• But because the information is held by a neutral third party, physical coerciveness of regular search procedures may not be necessary

  • Also, because the data is not in the immediate control (e.g. home) of the individual, he or she may have less of a privacy interest in it

  • Art. 18, Council of Europe Convention on Cybercrime


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Obtaining the Content of Stored Information on Computer Networks

Law enforcement needs this authority because:

  • Without it, serious crimes will go unpunished and undeterred

    • Just as law enforcement has needed coercive power to gather evidence in “real world” contexts, so it must be able to do so in online contexts

    • For the many crimes committed over the Internet, stored information is the “crime scene”


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Obtaining the Content of Stored Information on Computer Networks

This authority should be limited because:

  • As our countries enter the “Information Age,” more and more of the most sensitive data is being stored on computers

    • Businesses are increasingly using computer networks to store data

    • Individuals are increasingly storing information and communications remotely on third-party networks


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Obtaining Stored ContentSample Laws – United States

  • To compel disclosure of most kinds of e-mail:

    • “Probable cause” to believe it contains evidence of a crime (same standard as to search a package or a house)

    • Review of evidence by an independent judge

    • Administrative sanctions against officers who abuse the authority

    • Civil suit against the government for misuse

    • Disclosure restrictions


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Obtaining Stored Content

Do some categories of data deserve extra protection?

  • Greater expectation that data will remain private

  • Has the user any choice about whether the information is stored on the network?

    • Example of graduated system of requirements – United States

      • Unopened e-mail requires a search warrant based upon “probable cause”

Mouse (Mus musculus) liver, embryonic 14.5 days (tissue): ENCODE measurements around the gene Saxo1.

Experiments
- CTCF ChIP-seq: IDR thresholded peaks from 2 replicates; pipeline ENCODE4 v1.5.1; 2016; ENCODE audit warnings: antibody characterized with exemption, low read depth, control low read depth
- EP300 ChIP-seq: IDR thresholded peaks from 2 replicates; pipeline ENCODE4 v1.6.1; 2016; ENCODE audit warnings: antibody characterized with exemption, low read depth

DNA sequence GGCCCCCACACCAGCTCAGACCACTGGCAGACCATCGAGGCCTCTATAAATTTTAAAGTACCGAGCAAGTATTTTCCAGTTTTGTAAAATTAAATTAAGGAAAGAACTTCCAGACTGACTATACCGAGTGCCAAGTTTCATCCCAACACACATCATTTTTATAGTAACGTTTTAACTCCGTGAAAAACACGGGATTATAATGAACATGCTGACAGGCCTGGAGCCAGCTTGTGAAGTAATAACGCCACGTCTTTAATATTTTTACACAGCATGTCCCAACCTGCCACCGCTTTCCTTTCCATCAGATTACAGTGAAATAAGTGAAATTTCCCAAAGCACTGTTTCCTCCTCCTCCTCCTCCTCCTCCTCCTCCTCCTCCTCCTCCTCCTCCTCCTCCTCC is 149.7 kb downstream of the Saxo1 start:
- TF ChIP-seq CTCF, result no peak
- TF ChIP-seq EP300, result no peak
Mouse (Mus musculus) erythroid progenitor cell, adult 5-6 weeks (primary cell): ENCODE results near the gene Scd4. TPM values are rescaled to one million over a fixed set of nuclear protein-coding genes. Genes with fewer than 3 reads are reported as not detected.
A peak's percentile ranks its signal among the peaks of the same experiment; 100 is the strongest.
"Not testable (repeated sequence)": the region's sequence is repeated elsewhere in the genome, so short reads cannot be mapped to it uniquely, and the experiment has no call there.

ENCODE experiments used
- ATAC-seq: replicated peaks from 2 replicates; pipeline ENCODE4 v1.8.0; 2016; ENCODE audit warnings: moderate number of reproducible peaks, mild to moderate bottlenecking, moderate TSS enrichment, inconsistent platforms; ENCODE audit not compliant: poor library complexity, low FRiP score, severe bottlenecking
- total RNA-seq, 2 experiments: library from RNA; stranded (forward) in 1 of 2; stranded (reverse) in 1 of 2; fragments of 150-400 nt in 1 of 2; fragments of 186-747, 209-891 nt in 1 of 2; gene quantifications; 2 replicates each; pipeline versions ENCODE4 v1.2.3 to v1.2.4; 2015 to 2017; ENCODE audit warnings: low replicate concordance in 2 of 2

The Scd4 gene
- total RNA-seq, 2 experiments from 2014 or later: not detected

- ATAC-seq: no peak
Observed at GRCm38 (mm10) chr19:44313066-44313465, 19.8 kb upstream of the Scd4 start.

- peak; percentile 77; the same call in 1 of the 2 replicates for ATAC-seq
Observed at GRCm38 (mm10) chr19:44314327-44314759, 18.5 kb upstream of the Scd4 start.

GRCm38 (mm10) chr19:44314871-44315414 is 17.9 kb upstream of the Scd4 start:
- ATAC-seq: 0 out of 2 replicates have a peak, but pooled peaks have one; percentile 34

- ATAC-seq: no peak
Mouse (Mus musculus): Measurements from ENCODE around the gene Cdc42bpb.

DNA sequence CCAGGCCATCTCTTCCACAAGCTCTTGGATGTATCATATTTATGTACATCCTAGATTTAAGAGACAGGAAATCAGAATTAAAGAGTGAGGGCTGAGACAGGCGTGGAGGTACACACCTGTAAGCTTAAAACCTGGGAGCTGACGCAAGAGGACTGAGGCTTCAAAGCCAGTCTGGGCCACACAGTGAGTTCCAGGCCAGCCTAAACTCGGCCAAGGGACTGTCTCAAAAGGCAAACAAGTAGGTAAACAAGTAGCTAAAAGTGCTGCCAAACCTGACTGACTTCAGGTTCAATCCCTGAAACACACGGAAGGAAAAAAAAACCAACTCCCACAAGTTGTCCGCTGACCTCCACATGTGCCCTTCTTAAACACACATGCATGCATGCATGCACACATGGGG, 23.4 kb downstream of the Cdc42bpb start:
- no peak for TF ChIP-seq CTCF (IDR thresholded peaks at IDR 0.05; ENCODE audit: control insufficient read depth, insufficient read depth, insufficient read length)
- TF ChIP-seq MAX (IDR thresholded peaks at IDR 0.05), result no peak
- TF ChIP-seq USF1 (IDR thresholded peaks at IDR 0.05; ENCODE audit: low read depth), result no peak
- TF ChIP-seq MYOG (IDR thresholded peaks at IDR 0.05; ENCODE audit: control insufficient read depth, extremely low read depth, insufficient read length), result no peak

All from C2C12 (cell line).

• E-mail accessed by the user and other information the user chooses to store on a remote server requires a court order with only a showing of “relevance”


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Obtaining Stored Content

Consider allowing voluntary disclosure to law enforcement under some circumstances:

  • Unrestricted disclosure by 3rd-party providers may infringe upon privacy and have economic impact, but disclosure may be justified

    • To protect public health or safety

    • To allow the provider to protect its property (e.g., by reporting unauthorized use)


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Overview

  • Balancing Privacy and Public Safety

  • Limits on Law Enforcement Investigative Authority

  • Intercepting Electronic Communications

  • Collecting Traffic Data Real Time

  • Obtaining Content Stored on a Computer Network

  • Obtaining Non-Content Information Stored on a Computer Network

  • Compelling the Target to Disclose Electronic Evidence


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Obtaining Non-Content Information Stored on a Computer Network


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Obtaining Non-Content Information Stored on a Computer Network

  • Computers create logs showing where communications came from and where they went

  • Generally less sensitive than content

  • E.g.: a list of all of the e-mail addresses to which a user sent e-mail

  • E.g.: a log showing the phone numbers by which a user accessed an Internet service provider


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Obtaining Non-Content Information Stored on a Computer Network

Law enforcement needs this authority because:

  • Logs showing what occurred on a network may be the best evidence of a computer crime; may identify the suspect or reveal criminal conduct

    This authority should be limited because:

  • Although less sensitive than content, these records still contain private information


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Obtaining Stored Non-Content Information

Laws Can Distinguish Between Kinds of Records:

  • Subscriber information generally less sensitive

    • Name, street address, user name

    • Might include method of payment, i.e., credit card or bank account (important because ISPs may not check users’ identities)

  • Logs showing with whom a user has communicated generally more sensitive


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Obtaining Stored Non-Content InformationExamples of Different Standards

  • Art. 18, Council of Europe Convention on Cybercrime:

    • Treats “Subscriber Information” differently from other data

  • United States:

    • Basic subscriber records require a mere showing of “relevance” to a criminal investigation without prior review by a court (subpoena)